Alcohol spending rises 21% over two decades

15 July, 2009

British people are buying 21% more alcohol than they were two decades ago, according to government figures.

In 1986-87, con

sumers purchased 9.53 litres of pure alcohol per adult – which works out at an average of 2.6 units every day.

In 2007-08, the most recent year for which statistics are available, Britons each bought an average of 11.53 litres of pure alcohol. That equates to 3.1 units a day.

Government guidelines recommend a maximum of three to four units a day for men and two to three units a day for women.

The 2007-8 figure is lower than the totals recorded between 2003-04 and 2005-06. In those years, alcohol purchasing stood at 11.7 litres, 11.78 litres and 11.54 litres respectively.

The data was produced by HM Revenue & Customs and quoted this week by the Department of Health in response to a Parliamentary question.




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COMMENT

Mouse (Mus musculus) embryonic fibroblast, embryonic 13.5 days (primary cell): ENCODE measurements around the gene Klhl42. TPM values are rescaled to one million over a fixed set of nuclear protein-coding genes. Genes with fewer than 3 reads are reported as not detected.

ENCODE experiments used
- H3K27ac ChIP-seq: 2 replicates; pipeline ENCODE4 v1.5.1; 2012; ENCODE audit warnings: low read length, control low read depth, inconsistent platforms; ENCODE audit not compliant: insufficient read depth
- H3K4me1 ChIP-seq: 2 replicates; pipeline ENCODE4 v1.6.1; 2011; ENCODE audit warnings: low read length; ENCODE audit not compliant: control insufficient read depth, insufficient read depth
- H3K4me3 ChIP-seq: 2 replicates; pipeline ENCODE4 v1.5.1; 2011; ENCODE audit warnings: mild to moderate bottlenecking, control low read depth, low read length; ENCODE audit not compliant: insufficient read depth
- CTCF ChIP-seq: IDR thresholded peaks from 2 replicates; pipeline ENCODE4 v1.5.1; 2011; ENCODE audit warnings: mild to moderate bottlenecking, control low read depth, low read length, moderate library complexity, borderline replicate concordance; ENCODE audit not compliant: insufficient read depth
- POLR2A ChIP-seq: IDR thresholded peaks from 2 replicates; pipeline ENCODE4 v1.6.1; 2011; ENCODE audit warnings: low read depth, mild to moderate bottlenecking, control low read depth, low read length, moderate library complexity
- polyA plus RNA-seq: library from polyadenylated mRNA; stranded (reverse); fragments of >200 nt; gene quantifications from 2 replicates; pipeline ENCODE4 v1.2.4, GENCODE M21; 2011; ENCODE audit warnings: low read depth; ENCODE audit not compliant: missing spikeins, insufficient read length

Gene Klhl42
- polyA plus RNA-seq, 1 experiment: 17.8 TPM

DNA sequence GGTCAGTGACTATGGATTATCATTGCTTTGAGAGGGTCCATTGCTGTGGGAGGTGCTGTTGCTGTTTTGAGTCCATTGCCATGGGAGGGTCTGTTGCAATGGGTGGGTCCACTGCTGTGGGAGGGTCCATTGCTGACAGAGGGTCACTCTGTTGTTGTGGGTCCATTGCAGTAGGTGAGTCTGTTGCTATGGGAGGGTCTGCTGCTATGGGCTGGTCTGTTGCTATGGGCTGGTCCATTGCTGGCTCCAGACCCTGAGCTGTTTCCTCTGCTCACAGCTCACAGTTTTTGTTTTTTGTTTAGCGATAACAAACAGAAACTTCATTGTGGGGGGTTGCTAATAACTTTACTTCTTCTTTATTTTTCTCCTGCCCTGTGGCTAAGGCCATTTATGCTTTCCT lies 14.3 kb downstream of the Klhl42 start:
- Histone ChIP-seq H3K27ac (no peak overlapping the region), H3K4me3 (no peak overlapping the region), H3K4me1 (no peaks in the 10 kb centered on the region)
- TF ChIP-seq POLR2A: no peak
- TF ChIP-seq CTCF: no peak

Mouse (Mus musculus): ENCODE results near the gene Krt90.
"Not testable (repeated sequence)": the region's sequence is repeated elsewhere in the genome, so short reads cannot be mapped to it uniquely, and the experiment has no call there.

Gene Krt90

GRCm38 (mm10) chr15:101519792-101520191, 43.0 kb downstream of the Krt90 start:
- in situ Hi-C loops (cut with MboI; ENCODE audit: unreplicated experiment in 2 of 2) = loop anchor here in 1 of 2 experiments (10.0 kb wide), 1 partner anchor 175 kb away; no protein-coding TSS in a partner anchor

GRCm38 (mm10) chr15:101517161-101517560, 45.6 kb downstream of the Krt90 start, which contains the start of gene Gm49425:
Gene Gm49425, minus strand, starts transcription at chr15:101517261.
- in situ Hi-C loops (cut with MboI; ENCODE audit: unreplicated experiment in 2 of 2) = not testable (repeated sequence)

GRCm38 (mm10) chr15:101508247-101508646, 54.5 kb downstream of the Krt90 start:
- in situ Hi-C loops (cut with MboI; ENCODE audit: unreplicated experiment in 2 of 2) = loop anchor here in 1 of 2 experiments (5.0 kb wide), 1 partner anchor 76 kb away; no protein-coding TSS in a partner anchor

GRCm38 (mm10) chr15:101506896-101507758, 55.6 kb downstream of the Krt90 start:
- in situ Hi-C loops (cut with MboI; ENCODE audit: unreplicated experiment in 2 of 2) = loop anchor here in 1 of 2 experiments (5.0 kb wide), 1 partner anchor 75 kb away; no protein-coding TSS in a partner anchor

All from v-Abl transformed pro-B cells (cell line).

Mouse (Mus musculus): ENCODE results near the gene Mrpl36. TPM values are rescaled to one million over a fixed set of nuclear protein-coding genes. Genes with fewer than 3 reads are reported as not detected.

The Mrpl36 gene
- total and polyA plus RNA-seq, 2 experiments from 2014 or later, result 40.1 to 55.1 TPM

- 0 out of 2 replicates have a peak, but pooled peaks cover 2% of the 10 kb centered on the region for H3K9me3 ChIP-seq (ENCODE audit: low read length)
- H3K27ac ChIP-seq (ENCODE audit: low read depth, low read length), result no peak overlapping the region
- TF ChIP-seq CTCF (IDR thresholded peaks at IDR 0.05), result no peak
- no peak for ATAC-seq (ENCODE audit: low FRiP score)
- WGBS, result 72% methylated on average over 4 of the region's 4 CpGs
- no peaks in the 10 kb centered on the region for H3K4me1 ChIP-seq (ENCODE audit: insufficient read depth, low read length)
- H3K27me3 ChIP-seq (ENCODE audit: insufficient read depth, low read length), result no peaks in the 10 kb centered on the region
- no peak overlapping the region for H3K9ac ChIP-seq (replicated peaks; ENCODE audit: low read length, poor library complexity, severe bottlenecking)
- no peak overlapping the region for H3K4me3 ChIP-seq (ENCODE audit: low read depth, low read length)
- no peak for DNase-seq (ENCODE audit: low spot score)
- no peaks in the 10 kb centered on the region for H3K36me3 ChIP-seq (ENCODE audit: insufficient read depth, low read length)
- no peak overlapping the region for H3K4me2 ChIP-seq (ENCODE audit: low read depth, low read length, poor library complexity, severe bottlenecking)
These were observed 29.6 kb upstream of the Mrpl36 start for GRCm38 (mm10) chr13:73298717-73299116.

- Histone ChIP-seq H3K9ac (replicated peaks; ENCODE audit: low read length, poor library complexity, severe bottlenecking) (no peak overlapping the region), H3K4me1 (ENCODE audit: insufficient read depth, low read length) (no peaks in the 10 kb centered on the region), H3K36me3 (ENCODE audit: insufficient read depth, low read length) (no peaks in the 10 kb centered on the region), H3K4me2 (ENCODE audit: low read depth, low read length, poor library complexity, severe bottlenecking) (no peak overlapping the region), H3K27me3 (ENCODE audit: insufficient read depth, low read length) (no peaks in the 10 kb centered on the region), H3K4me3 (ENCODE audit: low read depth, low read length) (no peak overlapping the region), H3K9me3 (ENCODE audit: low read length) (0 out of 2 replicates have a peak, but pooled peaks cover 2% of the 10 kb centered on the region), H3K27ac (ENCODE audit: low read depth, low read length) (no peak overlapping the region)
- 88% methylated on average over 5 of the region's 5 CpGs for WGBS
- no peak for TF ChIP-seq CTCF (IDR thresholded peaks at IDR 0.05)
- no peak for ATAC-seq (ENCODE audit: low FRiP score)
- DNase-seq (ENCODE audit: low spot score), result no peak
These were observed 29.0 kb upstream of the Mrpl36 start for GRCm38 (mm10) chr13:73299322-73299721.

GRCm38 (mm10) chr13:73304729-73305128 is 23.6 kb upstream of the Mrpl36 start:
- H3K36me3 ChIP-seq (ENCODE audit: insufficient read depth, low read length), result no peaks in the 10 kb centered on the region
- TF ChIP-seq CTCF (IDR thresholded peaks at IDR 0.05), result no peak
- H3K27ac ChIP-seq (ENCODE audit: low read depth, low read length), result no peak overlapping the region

Lifting the spirits

I were to sum up alcohol sales over Christmas 2017 in one word, it would be “gin”. At Nielsen, we define the Christmas period as the 12 weeks to December 30 and in that time gin sales were £199.4 million, which means they increased by £55.4 million compared with Christmas 2016. There’s no sign the bubble is about to burst either. Growth at Christmas 2016 was £22.4 million, so gin has increased its value growth nearly two-and-a-half times in a year. The spirit added more value to
total a

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